Blending again!

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mtyler
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Post by mtyler » Wed Nov 07, 2007 3:06 pm

Sounds like a good idea, Judy.

Melissa
Minnesota, USA

Kelly
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Post by Kelly » Wed Nov 07, 2007 7:55 pm

Judy wrote:Kelly, I do use a 'cursor' a lot and find it extremely helpful, even though some of the older, whole-word-taught children absolutely hate it! (One even told me she was allergic to cardboard to avoid it - so I made her a plastic one from an old credit card! Mean, aren't I!)
:lol: I would hate it to, but it could be the answer. Perhaps I need to try that for myself. :roll: :lol:

Judy
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Post by Judy » Sat Nov 10, 2007 6:10 pm

This week I noticed something I'd overlooked previously; the 8 yr old sometimes does such exaggerated mouth movements when she says the sounds that it's hardly surprising that she can't concentrate on hearing the word at the same time! For instance, when she says /e/, I can almost see her tonsils! I've discovered that someone at school is also teaching her some phonics in a group at last so maybe she's picking it up from there.

She's much better on the whole though. I also noticed that when she writes a word, saying the sounds as she writes and then says the whole word, she has no difficulty in hearing the word. Maybe because she forgets to do the oral gymnastics while she's writing! :???:

It might be worth trying this (the writing first) with the 14 yr old to see whether he can hear the words without my help that way.

Judy
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Post by Judy » Tue Nov 13, 2007 12:57 am

Great progress with the 14 yr old - he actually managed to say the sounds himself and hear the word several times today!

I think what did the trick was goodenough's suggestion of getting him to say them as fast as possible. (This is not easy for him as he does most things quite slowly and if he tries to speed up and makes a mistake, he panics.)

As with the little girl, he was much better at the beginning of the lesson than towards the end, when he started guessing again, using a few letters to form a word that he knows as a 'sight' word so I used the cursor for every word and although that slowed things down rather a lot, it did seem to make things easier for him.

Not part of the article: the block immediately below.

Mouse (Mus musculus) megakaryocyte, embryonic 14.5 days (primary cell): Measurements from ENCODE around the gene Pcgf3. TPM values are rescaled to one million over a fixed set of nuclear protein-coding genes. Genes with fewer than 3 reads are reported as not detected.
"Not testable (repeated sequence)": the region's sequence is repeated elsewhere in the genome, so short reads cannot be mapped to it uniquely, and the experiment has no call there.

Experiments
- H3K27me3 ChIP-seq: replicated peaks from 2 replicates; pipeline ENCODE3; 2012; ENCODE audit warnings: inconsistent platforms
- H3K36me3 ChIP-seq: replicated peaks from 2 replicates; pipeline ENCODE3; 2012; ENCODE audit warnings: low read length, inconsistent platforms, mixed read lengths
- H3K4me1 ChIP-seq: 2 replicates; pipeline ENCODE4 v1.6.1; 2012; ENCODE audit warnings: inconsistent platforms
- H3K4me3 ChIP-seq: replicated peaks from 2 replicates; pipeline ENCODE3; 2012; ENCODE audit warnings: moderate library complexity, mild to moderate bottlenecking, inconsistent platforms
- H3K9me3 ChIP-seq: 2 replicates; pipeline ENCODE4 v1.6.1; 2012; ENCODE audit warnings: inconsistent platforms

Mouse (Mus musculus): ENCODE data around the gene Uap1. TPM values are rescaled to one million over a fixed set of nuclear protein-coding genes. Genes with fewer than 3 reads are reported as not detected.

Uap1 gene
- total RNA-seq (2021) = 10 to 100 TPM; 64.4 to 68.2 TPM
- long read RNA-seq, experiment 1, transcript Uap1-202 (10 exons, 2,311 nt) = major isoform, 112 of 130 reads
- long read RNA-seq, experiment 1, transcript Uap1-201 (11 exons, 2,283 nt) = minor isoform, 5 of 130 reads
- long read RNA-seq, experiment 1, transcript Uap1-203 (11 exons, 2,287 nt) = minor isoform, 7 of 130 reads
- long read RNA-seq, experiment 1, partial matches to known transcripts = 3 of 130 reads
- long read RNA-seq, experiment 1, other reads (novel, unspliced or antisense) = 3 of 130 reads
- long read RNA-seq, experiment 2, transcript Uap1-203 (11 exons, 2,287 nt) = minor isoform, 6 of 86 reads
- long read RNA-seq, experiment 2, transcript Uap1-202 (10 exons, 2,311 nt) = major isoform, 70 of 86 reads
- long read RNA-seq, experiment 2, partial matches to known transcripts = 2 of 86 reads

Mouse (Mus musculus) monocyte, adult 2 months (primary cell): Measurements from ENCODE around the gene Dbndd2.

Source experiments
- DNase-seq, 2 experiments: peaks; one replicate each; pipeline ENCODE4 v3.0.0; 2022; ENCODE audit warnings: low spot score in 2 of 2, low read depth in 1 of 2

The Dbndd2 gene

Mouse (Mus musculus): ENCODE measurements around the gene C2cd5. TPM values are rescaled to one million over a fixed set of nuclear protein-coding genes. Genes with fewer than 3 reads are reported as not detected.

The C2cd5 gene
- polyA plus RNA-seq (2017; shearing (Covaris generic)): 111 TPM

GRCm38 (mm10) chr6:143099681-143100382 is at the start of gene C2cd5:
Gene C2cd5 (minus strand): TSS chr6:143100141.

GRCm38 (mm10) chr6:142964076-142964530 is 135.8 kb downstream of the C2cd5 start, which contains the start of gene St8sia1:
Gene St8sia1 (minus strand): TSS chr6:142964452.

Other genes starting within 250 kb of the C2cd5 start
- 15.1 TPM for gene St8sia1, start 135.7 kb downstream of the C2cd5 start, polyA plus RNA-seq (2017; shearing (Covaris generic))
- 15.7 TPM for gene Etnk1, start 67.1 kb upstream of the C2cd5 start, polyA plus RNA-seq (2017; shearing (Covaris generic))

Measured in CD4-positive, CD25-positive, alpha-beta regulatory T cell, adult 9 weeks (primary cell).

I wasn't able to persuade him to say the sounds out loud as he writes though. He seems very embarrassed at the idea of doing that and I don't want to push him on all fronts at the moment!

The other good news is that he seems to already know a lot more of the correspondences than I originally thought. I think he must have been too nervous to remember when I checked his knowledge of them when we first met. He already knows 'ay', 'ee', 'ie' and 'oe' pretty well, so if we can keep up the progress on the blending, maybe we'll be able to move faster than I anticipated.

So thank you all very much for your suggestions! :grin:

chew8
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Post by chew8 » Tue Nov 13, 2007 8:43 am

That's good news, Judy. My feeling has always been that if one perseveres with blending, all children will 'get it'.

I started with four weak seven-year-old readers in mid-September who, like your pupil, knew more grapheme-phoneme correspondences than I expected but who had not been taught to use their knowledge systematically in reading by sounding out and blending. They caught on to blending very quickly when I taught them, but I still find that they are better at recognising isolated GPCs on flashcards than at applying that knowledge in word-reading. Their old 'sight'-word and guessing habits tend to surface when they read words (whether single words in games or strings of words in texts), though they are getting better.

Jenny C.

Anna
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Post by Anna » Tue Nov 13, 2007 1:36 pm

Hi Judy,